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Reading “Obtaining an assault rifle should be as difficult as becoming a doctor” shocked me, as it should shock every American.
Editor's Note: Welcome to Medical Economics' blog section which features contributions from members of the medical community. These blogs are an opportunity for bloggers to engage with readers about a topic that is top of mind, whether it is practice management, experiences with patients, the industry, medicine in general, or healthcare reform. The series continues with this blog by Timothy Wheeler, MD, a Los Angeles-area head and neck surgeon. He is director of Doctors for Responsible Gun Ownership, a project of the Second Amendment Foundation.The views expressed in these blogs are those of their respective contributors and do not represent the views of Medical Economics or UBM Medica.
Dr. WheelerReading “Obtaining an assault rifle should be as difficult as becoming a doctor” (Monya De, MD MPH, August 13, 2016) shocked me, as it should shock every American. The title might as well have read “African-Americans should have to pass a literacy test to vote” or “Christians should be put in prison.” All three of these emotion-laden issues were settled in American law years ago. Yet there remains in our profession a vast illiteracy regarding the uniquely American right to keep and bear arms.
[Editor’s note: Originally, De’s blog post was titled “Obtaining a gun should be as difficult as becoming a doctor.” Wheeler wrote this reply to the original title.]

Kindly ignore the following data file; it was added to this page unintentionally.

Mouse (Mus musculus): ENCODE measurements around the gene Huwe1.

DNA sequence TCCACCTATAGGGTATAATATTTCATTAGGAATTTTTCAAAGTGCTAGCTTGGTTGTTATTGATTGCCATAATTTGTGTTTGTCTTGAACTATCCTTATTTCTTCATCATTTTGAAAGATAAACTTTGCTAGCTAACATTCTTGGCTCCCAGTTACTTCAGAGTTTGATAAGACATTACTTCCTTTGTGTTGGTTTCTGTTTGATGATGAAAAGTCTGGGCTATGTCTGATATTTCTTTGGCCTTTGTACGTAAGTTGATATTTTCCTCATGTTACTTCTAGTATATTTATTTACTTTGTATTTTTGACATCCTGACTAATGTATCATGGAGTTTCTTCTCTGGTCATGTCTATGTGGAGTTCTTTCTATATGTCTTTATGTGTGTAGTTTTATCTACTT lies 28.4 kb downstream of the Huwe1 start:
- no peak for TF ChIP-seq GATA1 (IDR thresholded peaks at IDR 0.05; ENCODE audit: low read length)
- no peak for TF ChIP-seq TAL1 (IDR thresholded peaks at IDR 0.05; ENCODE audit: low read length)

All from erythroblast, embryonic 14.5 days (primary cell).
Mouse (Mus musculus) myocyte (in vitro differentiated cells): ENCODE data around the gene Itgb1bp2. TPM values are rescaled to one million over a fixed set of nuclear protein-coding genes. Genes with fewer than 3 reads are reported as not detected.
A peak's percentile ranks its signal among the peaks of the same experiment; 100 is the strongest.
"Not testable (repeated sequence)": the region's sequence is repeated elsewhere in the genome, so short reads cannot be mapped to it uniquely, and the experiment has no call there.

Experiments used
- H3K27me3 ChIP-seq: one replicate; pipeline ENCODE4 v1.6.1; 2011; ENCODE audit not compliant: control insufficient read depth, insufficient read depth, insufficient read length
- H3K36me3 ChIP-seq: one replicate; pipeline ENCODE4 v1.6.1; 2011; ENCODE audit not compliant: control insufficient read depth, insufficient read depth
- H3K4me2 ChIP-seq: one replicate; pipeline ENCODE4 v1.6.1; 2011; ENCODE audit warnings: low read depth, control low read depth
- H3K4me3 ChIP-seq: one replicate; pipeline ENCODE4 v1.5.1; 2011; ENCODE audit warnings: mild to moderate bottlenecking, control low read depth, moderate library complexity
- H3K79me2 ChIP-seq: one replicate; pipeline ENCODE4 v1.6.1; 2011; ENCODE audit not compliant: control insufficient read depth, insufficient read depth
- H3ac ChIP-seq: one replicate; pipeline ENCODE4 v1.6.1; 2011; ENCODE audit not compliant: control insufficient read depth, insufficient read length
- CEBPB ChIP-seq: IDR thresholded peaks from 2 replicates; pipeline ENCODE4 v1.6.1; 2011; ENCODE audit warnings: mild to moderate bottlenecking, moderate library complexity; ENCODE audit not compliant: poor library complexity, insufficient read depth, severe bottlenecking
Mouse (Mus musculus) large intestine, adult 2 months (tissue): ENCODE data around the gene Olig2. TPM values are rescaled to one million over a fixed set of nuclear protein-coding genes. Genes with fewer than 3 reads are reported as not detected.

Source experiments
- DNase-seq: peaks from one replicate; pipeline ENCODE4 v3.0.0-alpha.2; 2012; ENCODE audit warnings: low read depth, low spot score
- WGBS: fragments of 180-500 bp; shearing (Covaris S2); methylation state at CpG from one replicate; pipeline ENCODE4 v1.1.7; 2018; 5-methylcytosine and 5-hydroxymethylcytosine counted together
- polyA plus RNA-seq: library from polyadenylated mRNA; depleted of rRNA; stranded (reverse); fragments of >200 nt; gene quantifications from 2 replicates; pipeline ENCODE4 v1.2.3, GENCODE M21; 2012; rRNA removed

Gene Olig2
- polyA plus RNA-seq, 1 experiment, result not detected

The author of this blog article proposes forcing prospective gun owners through an arduous process as tough as medical training to prove themselves worthy of the “privilege” of gun ownership. So she would surely deny the right to own a self-defense firearm to Clarence McDonald, a retired African-American maintenance engineer in Chicago menaced by gang members. At age 76 it’s unlikely he would be able to meet such rigorous criteria.
Happily, the U.S. Supreme Court didn’t agree and forced Chicago’s notoriously anti-civil rights political rulers to allow McDonald to legally acquire a pistol to defend himself.
Let’s make something crystal clear. In America, owning firearms is an enumerated constitutional right. Claims that the Second Amendment protects only some states’ right to organize an armed militia are as outdated as the medical treatment of blood-letting. Since the landmark 2008 U.S. Supreme Court decision District of Columbia vs. Heller the individual right to keep and bear arms is no longer debatable.
So how is it that highly educated professionals believe it’s acceptable to suggest banning whole categories of commonly used firearms? Do they really believe, in spite of years of corrections in countless news stories, that 21st century rifles are machine guns? That they are “assault weapons” identical to the battle rifles carried by our military forces? The amazing durability of these myths suggests some people simply don’t care to know the truth, so strong is their prejudice against the civil right of gun ownership.
In 2016, there is simply no excuse for such ignorance, certainly not among physicians. It’s even worse when our professional societies such as the American College of Surgeons proclaim their support for banning “assault weapons, large ammunition clips, and munitions designed for military and law enforcement agencies.” The College is only proclaiming its ignorance.